Danielle Sullivan, a mom of three, has worked as a writer and editor in the parenting world for over 10 years. Danielle also writes about pets and parenting for Disney’s Babble.com. Find her on her blog, Some Puppy To Love, Twitter, or Facebook.
As many families plan barbecues and Independence Day celebrations, pet parents should also include their furry friends in holiday plans. Between navigating a house filled with guests and booming fireworks going off outside, it is common for dogs to run away and for a pup’s escape to go unnoticed.
Here are some tips to safeguard your beloved pooch and enjoy a festive Fourth of July party:
Getting Lost: Loud fireworks scare many dogs, and festivities including visits from friends and family often create extra distractions for pet parents. It’s best to make plans for your dog before guests arrive. Try to keep him in a gated area where he can see people but cannot get out. If your dog is anxious, consider keeping him in a quiet but cool bedroom and make it a point to check on him regularly.
IDs, Please: For added insurance, ensure your pet is wearing proper identification tags that list their name, your name, your home address and phone number.
Avoiding Alcohol: Keep alcohol out of your dog’s reach. Ingesting alcohol can cause vomiting, diarrhea, decreased coordination, difficulty breathing coma and even death in pets.
Prevent Burns: It’s not a good idea to give your dog (or your kids for that matter) free roam of the yard when the grill is on. Burns can happen in an instant.
Steer Clear of Fireworks: If your dog is afraid of fireworks, place them in a cool, closed room until the explosives are over. It may be helpful to play soothing music for your pet during the fireworks display. If you’re traveling to view fireworks elsewhere, it’s best to leave your pets at home.
Poisonous Products: Keep matches, citronella candles, bug sprays, sunscreens and lighter fluid out of your dog’s reach. These products can all cause serious health problems for your pup.
Even if Laura Wright weren’t an award-winning actress for her role as Carly Corinthos Jacks on General Hospital, we’d be huge fans of her lifelong dedication to animals. She and her husband, John, daughter Lauren, 15, and son John, 13, have four dogs at their home in California’s Santa Ynez Valley. The newest member of the family, Fire, is a Border Collie/German Shepherd-mix puppy whom they adopted from their local rescue, Old Yeller Rescue Ranch. Laura recently joined We-Care.com, the online shopping portal that raises funds for nonprofits, to help support the ASPCA and the animals we serve. You can Visit We-Care.com and enter to win a day on the set of General Hospital.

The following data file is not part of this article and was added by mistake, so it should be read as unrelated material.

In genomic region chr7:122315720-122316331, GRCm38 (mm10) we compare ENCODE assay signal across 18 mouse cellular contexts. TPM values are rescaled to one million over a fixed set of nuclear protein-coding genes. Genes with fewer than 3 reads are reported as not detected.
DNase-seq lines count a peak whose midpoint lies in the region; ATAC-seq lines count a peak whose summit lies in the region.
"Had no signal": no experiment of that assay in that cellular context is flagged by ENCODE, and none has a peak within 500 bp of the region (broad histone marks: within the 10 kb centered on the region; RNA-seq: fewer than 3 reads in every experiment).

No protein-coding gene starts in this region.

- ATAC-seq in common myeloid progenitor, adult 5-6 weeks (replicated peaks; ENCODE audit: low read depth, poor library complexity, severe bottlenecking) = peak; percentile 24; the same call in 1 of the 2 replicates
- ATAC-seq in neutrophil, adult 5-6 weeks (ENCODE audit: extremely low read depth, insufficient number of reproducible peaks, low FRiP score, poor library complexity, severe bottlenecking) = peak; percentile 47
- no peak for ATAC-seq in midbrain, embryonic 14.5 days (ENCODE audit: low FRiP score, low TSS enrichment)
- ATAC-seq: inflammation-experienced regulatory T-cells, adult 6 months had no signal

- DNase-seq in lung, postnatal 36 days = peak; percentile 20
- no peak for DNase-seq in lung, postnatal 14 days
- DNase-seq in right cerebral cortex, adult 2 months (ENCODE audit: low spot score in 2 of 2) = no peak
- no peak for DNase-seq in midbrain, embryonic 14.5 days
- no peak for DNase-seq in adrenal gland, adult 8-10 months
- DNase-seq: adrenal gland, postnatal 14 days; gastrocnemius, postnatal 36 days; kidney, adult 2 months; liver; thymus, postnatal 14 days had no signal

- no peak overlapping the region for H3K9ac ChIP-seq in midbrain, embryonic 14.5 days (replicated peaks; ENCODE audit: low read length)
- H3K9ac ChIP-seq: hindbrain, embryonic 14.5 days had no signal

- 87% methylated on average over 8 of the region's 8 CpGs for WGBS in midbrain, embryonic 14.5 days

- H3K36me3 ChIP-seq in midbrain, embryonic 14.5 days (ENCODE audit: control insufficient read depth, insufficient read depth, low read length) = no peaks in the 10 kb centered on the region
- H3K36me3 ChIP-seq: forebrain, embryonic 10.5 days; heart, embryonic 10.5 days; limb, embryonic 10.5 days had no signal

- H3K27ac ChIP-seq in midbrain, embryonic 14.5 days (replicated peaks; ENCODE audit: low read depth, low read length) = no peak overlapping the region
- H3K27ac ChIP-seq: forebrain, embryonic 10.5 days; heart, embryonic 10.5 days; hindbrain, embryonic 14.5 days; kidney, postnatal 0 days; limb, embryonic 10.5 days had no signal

Can you introduce us to your dogs?
In addition to Fire, we have Dusty, a Border Collie/Golden Retriever mix, who’s 11; Lily, a miniature Dachshund, who’s about nine; and Rider, who looks like part white Shepherd mix, part Lab, who’s 16 months. I want to get a DNA test on him.
What’s your favorite part about being a pet parent?
There’s never a dull moment! Of course, it’s like having babies again, but we have the best time watching the dogs run and play. They keep you in the present moment, by watching how present they are. And they’re always happy to see you. No matter what kind of day you’ve had, they’re like, “Oh my gosh, hi!”
Have you always had pets in your life?
I had a German Shepherd as a kid. We had horses and barn cats who had kittens all the time—you never thought about it. As an adult, my first dog was not a rescue; she was purchased from a woman whose own Dalmatian had puppies. Her name was Rain, because James Taylor’s “I’ve seen fire and I’ve seen rain” was playing on the radio when my husband and I got her. So when we got our new puppy this year, my husband said, “We should name her Fire.”